By 1951, she is back in Hollywood. She is a “very close friend” of Frances Faye. She is a “good friend” of Ava Gardner, Betty Grable, Shelly Winters. She is spotted at the Cresenada, Mocambo, Bantam Cock. She is linked with Farley Granger, the bon vivant and professional golfer Al Besselink, Corey Allen, ten years her junior, who will lose (or “win”?) the chicken race with James Dean in “Rebel Without a Cause.” She is “one of Harry Cohn’s ‘girlfriends,’” a friendship which, since Cohn headed Columbia and Columbia produced “The Wild One,” may have profited her as much as Farouk’s. (It may explain, for instance, her billing over Yvonne Doughty, who, as Britches, Johnny’s ex-squeeze, had more scenes with Brando – and more lines.) In a single month (February 1953), she is noted to (a) “date” John Hodiak but (b) have “her mind on” Mike Ireland, while being (c) “the love of” Brad Dexter, Peggy Lee’s most recently divorced husband. She is said to have a “nasty mouth,” “terrible drinking problem,” not even “a dime to her own.” She is married for two months.
By 1960, she has appeared in eighteen more films and thirty-nine TV shows. She is a “showgirl,” “tavern maid,” “blonde stripper,” “blonde barfly,” “blond woman.” She is “Gladys,” “Midge,” “Marge,” “Gwen.” She appears in “Tarawa Beachhead,” “The Brothers Rico,” “Live Fast, Die Young.” She is on “The Untouchables,” “Peter Gunn,” “Dragnet” three times. One wonders if anyone who saw her in one role recalled her when they saw her in the next or if, in each appearance, she had registered no more than a firefly’s blink. Within one year of helping launch Brando into immortality, she is uncredited in “Saga at Red River” and “Drive a Crooked Road.” Within a few years of that, she has aged into “The Rookie”s “Aunt Mabel.”
Envisioning a career ripening into someone’s aunt or mother or worse seems not to have sustained Maley. She returned to New Jersey to manage her father’s bars. She never again appeared on stage or screen. Of her next five decades, “Glamour Girls” finds only three items worth reporting: (1) a visit to Las Vegas, during which a “male model” escorts her to a coffee shop, where, upon meeting Troy Donahue, she embarrasses her date with “non-stop” talking and “inappropriate” dress; (2) her marriage (1961-75) to a Long Island policeman, fifteen years her junior, whose name (Schoenborn? Schoenberg?) can not be precisely attained; and, following a twenty-five year gap, (3) her living “in California.”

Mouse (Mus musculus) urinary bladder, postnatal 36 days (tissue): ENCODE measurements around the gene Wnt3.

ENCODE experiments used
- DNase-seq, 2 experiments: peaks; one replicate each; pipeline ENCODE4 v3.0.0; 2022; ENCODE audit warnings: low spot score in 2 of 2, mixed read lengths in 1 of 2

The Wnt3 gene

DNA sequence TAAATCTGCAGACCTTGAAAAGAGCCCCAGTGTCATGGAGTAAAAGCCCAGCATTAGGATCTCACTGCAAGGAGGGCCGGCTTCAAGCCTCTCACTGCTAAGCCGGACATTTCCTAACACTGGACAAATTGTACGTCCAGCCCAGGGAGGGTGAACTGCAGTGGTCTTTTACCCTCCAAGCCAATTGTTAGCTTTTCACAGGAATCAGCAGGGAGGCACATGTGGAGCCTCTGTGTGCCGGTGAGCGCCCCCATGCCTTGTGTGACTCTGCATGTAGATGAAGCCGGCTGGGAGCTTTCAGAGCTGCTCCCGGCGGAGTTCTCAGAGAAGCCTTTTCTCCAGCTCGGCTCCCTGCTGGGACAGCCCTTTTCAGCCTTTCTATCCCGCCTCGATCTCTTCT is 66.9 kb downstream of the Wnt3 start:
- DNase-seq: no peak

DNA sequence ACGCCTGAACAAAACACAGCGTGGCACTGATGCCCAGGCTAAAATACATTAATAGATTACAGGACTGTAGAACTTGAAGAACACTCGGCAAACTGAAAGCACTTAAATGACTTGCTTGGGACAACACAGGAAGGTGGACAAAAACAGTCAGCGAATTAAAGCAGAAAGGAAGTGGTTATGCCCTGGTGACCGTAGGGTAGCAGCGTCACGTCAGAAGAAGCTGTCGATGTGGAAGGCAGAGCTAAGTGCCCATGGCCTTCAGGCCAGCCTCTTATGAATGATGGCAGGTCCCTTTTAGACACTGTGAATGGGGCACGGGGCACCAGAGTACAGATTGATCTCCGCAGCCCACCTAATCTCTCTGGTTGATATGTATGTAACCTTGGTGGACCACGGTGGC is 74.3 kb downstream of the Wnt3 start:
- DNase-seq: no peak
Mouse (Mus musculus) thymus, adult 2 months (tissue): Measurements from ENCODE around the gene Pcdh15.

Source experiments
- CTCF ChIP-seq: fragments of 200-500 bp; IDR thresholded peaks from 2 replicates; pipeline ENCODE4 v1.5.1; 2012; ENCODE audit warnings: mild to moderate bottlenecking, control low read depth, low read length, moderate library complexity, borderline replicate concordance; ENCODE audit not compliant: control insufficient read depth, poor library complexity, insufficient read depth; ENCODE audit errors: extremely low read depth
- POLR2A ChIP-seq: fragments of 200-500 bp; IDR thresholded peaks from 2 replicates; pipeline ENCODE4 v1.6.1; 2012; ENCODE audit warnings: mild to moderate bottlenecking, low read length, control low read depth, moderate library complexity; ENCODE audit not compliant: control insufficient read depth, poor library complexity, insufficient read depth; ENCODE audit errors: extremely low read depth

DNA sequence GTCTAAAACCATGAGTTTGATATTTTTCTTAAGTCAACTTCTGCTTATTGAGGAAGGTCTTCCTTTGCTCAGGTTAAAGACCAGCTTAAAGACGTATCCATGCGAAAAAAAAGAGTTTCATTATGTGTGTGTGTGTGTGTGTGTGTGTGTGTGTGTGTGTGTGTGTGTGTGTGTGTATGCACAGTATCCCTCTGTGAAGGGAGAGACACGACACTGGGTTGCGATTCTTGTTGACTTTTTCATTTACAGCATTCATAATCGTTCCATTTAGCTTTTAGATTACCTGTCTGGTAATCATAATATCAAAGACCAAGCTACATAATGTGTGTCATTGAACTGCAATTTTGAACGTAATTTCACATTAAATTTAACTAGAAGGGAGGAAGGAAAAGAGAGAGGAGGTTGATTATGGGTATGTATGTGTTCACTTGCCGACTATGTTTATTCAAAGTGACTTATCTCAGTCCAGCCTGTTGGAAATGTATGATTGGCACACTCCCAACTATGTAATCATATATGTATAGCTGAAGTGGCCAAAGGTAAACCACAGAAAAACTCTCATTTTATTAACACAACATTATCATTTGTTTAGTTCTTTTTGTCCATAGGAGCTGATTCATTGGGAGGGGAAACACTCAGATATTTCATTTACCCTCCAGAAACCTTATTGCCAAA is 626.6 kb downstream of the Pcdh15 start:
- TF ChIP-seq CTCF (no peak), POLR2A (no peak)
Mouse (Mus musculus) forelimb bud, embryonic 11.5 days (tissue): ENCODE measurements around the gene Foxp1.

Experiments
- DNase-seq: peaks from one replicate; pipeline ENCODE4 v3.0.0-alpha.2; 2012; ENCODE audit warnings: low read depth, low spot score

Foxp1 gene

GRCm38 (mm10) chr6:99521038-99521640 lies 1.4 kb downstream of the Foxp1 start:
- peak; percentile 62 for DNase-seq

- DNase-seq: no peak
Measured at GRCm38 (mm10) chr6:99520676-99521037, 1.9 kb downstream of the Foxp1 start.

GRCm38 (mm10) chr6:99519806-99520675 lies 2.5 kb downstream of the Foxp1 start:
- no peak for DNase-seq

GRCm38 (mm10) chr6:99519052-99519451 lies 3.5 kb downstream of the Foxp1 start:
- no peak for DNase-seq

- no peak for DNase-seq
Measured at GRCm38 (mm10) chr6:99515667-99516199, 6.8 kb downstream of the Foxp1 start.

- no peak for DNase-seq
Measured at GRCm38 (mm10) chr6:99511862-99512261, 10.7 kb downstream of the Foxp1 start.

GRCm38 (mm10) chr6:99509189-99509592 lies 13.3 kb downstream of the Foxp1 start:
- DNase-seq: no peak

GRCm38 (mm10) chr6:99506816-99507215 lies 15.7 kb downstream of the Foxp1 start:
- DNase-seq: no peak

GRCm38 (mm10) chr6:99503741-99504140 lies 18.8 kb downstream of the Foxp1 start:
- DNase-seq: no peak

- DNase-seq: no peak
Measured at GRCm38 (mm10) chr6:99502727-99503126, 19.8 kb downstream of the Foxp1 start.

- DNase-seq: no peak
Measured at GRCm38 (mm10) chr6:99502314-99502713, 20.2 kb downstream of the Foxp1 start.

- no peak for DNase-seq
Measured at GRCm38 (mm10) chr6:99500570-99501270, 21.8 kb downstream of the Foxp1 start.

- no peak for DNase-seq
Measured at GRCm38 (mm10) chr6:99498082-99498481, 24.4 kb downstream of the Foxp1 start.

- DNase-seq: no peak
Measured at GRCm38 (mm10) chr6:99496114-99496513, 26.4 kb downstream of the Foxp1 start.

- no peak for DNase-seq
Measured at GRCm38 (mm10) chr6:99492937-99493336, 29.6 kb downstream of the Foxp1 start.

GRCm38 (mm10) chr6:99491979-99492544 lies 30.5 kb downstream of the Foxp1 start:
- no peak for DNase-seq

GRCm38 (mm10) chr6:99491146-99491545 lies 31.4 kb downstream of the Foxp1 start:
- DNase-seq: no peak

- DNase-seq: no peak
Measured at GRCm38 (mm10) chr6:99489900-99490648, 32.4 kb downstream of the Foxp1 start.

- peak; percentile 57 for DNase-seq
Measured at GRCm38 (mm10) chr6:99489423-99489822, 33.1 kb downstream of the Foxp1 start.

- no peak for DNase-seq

It is a life I associate with those I glimpsed in “Confidential” or “Whisper” or “Stag” on my boyhood barber shop’s low table. These are lives – Linda Christian’s and Lila Leeds’s and Barbara Payton’s – conjured up for me by the scent of Wildroot Cream Oil or Bay Rum like Combray was by Proust’s madeleine and tea. Lives of beauty pageants and car wrecks, champagne and Percodan, weekends in Acapulco and marriages annulled. They are lives played out in the shadows of more sumptuous and more sustained tales – in alleys that could have led into boulevards but for one or two wrong turns. Maley’s is a skeleton on which I weave a flesh of thoughts and associations. The words that come to mind are “glamour” and “tawdriness” and “exploitation” and “her own bootstraps.” America sets prizes, like plush bears on a carnival’s shelves, that some citizens must have to plug the holes that riddle their walls. They contort and gyrate and strive – and soon only the motions are left, all doors slammed, all hopes locked in the trunks with the pageants’ scepters and tiaras. Was, one wonders, being kept by King Farouk – being lain upon by his heaving, fat – a pinnacle? a pit? a piece of business? an improvement over Pottsville? By how much? For how long? Who among us is sufficiently without cravings to judge?
I think again of her in Bleeker’s Café, happy, dancing, flirting with Brando over Gil Stratton’s shoulder. I am twelve or thirteen, when I first see Maley, and hoping to understand sex. I have danced the box step and, maybe, spun-the-bottle and have little beyond that in actual girl-against-boy experience to go on. She is telling me it is fun; it is exciting; it is to be held at arm’s length; it is to be feared.